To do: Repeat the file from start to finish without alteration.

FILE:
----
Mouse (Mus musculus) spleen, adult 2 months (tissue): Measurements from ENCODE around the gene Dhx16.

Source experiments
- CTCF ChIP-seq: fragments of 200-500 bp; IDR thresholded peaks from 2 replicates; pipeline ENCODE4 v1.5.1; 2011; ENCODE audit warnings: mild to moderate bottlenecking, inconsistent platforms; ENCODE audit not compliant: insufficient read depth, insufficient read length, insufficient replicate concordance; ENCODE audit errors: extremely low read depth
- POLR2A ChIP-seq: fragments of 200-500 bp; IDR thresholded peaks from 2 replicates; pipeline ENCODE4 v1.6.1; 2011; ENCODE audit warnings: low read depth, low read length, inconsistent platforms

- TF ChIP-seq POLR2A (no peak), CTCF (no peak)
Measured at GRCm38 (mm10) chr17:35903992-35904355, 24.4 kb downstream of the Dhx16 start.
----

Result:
Mouse (Mus musculus) spleen, adult 2 months (tissue): Measurements from ENCODE around the gene Dhx16.

Source experiments
- CTCF ChIP-seq: fragments of 200-500 bp; IDR thresholded peaks from 2 replicates; pipeline ENCODE4 v1.5.1; 2011; ENCODE audit warnings: mild to moderate bottlenecking, inconsistent platforms; ENCODE audit not compliant: insufficient read depth, insufficient read length, insufficient replicate concordance; ENCODE audit errors: extremely low read depth
- POLR2A ChIP-seq: fragments of 200-500 bp; IDR thresholded peaks from 2 replicates; pipeline ENCODE4 v1.6.1; 2011; ENCODE audit warnings: low read depth, low read length, inconsistent platforms

- TF ChIP-seq POLR2A (no peak), CTCF (no peak)
Measured at GRCm38 (mm10) chr17:35903992-35904355, 24.4 kb downstream of the Dhx16 start.